Build and Scale a Powerful Query Engine with LlamaIndex and Ray

By Jerry Liu and Amog Kamsetty   
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In this blog, we showcase how you can use LlamaIndex and Ray to build a query engine to answer questions and generate insights about Ray itself, given its documentation and blog posts.

We’ll give a quick introduction of LlamaIndex + Ray, and then walk through a step-by-step tutorial on building and deploying this query engine. We make use of both Ray Datasets to parallelize building indices as well as Ray Serve to build deployments.

LinkIntroduction

Large Language Models (LLMs) offer the promise of allowing users to extract complex insights from their unstructured text data. Retrieval-augmented generation pipelines have emerged as a common pattern for developing LLM applications allowing users to effectively perform semantic search over a collection of documents.

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Example of retrieval augmented generation. Relevant context is pulled from a set of documents and included in the LLM input prompt.

However, when productionizing these applications over many different data sources, there are a few challenges:

  1. Tooling for indexing data from many different data sources

  2. Handling complex queries over different data sources

  3. Scaling indexing to thousands or millions of documents

  4. Deploying a scalable LLM application into production

Here, we showcase how LlamaIndex and Ray are the perfect setup for this task.

LlamaIndex is a data framework for building LLM applications, and solves Challenges #1 and #2. It also provides a comprehensive toolkit allowing users to connect their private data with a language model. It offers a variety of tools to help users first ingest and index their data - convert different formats of unstructured and structured data into a format that the language model can use, and query their private data.

Ray is a powerful framework for scalable AI that solves Challenges #3 and #4. We can use it to dramatically accelerate ingest, inference, pretraining, and also effortlessly deploy and scale the query capabilities of LlamaIndex into the cloud.

More specifically, we showcase a very relevant use case - highlighting Ray features that are present in both the documentation as well as the Ray blog posts! 

LinkData Ingestion and Embedding Pipeline

We use LlamaIndex + Ray to ingest, parse, embed and store Ray docs and blog posts in a parallel fashion. For the most part, these steps are duplicated across the two data sources, so we show the steps for just the documentation below.

Code for this part of the blog is available here.

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Sequential pipeline with “ingest”, “parse” and “embed” stages. Files are processed sequentially resulting in poor hardware utilization and long computation time.

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Parallel pipeline. Thanks to Ray we can process multiple input files simultaneously. Parallel processing has much better performance, because hardware is better utilized.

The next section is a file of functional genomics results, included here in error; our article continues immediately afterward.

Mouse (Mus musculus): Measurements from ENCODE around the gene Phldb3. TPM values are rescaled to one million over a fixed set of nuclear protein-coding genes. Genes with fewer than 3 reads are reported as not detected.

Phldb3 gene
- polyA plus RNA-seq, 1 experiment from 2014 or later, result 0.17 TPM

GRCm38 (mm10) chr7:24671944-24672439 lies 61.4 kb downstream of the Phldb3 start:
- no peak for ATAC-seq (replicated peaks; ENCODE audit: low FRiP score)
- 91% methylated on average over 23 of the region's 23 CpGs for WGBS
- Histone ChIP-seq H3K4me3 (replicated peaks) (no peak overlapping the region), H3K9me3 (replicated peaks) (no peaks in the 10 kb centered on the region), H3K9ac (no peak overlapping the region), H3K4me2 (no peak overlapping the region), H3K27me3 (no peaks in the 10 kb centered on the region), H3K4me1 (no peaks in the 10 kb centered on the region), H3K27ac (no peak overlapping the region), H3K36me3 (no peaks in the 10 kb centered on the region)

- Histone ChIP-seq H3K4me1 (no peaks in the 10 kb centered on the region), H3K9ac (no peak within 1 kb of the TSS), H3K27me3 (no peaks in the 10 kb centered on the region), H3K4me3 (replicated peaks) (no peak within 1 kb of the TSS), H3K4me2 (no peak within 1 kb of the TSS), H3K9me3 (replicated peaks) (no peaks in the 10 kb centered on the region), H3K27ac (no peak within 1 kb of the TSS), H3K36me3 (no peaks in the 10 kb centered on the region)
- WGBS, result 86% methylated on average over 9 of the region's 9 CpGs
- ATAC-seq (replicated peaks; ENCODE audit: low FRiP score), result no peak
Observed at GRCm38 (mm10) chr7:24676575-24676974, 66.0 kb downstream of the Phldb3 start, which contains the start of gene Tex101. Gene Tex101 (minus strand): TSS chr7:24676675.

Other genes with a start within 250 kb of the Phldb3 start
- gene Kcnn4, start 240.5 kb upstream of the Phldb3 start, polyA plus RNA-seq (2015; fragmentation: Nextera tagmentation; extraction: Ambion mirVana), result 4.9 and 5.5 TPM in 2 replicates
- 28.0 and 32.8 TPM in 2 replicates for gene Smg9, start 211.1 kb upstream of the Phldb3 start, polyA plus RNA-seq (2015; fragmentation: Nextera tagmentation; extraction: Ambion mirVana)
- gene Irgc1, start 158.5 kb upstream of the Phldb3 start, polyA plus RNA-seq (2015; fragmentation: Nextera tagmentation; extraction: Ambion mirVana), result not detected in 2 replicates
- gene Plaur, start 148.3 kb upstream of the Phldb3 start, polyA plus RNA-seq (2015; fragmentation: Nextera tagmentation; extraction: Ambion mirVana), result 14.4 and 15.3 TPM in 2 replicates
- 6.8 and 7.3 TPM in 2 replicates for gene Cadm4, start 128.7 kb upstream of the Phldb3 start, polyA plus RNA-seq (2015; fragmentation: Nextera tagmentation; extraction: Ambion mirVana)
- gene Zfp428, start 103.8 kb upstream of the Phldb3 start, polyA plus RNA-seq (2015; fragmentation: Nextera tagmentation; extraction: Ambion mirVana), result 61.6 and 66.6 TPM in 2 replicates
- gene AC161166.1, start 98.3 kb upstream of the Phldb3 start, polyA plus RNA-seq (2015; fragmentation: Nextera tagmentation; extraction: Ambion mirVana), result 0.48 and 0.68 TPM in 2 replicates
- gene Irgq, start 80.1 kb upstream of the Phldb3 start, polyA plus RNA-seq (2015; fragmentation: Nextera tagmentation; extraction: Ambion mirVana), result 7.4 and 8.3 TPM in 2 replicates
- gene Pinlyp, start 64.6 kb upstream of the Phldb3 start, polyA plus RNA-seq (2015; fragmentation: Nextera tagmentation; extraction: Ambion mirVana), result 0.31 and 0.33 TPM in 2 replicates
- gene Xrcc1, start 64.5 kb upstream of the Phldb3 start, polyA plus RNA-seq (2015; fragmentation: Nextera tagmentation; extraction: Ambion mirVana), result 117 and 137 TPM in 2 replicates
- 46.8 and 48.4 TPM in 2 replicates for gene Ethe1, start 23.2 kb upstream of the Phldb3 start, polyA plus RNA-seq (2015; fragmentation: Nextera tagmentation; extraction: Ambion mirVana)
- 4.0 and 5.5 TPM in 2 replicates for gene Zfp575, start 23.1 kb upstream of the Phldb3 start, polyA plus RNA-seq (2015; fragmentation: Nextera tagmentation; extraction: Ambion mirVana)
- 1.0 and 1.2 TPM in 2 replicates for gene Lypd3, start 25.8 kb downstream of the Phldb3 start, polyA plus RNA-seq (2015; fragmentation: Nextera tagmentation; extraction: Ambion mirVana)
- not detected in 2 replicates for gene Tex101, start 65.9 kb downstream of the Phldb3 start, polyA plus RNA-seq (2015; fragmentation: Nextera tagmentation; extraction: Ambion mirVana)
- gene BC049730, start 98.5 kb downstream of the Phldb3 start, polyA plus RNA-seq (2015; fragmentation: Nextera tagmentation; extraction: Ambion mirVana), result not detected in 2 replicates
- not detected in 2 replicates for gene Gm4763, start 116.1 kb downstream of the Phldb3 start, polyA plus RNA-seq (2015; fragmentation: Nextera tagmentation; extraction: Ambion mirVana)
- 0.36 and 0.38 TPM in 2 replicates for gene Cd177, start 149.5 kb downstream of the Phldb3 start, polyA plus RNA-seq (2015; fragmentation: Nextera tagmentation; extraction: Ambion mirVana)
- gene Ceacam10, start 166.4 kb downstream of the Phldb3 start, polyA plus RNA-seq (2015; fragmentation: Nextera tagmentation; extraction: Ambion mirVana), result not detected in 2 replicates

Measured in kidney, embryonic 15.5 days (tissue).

LinkData Loading Process

We start by ingesting these two sources of data. We first fetch both data sources and download the HTML files.

We then need to load and parse these files. We can do this with the help of LlamaHub, our community-driven repository of 100+ data loaders from various API’s, file formats (.pdf, .html, .docx), and databases. We use an HTML data loader offered by Unstructured.

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from typing import Dict, List
from pathlib import Path

from llama_index import download_loader
from llama_index import Document

# Step 1: Logic for loading and parsing the files into llama_index documents.
UnstructuredReader = download_loader("UnstructuredReader")
loader = UnstructuredReader()

def load_and_parse_files(file_row: Dict[str, Path]) -> List[Dict[str, Document]]:
    documents = []
    file = file_row["path"]
    if file.is_dir():
        return []
    # Skip all non-html files like png, jpg, etc.
    if file.suffix.lower() == ".html":
        loaded_doc = loader.load_data(file=file, split_documents=False)
        loaded_doc[0].extra_info = {"path": str(file)}
        documents.extend(loaded_doc)
    return [{"doc": doc} for doc in documents]

Unstructured offers a robust suite of parsing tools on top of various files. It is able to help sanitize HTML documents by stripping out information like tags and formatting the text accordingly. 

LinkScaling Data Ingest

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Since we have many HTML documents to process, loading/processing each one serially is inefficient and slow. This is an opportunity to use Ray and distribute execution of the `load_and_parse_files` method across multiple CPUs or GPUs.

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import ray

# Get the paths for the locally downloaded documentation.
all_docs_gen = Path("./docs.ray.io/").rglob("*")
all_docs = [{"path": doc.resolve()} for doc in all_docs_gen]

# Create the Ray Dataset pipeline
ds = ray.data.from_items(all_docs)

# Use `flat_map` since there is a 1:N relationship.
# Each filepath returns multiple documents.
loaded_docs = ds.flat_map(load_and_parse_files)

LinkParse Files

Now that we’ve loaded the documents, the next step is to parse them into Node objects - a “Node” object represents a more granular chunk of text, derived from the source documents. Node objects can be used in the input prompt as context; by setting a small enough chunk size, we can make sure that inserting Node objects do not overflow the context limits.

We define a function called `convert_documents_into_nodes` which converts documents into nodes using a simple text splitting strategy.

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# Step 2: Convert the loaded documents into llama_index Nodes. This will split the documents into chunks.
from llama_index.node_parser import SimpleNodeParser
from llama_index.data_structs import Node

def convert_documents_into_nodes(documents: Dict[str, Document]) -> List[Dict[str, Node]]:
    parser = SimpleNodeParser()
    document = documents["doc"]
    nodes = parser.get_nodes_from_documents([document]) 
    return [{"node": node} for node in nodes]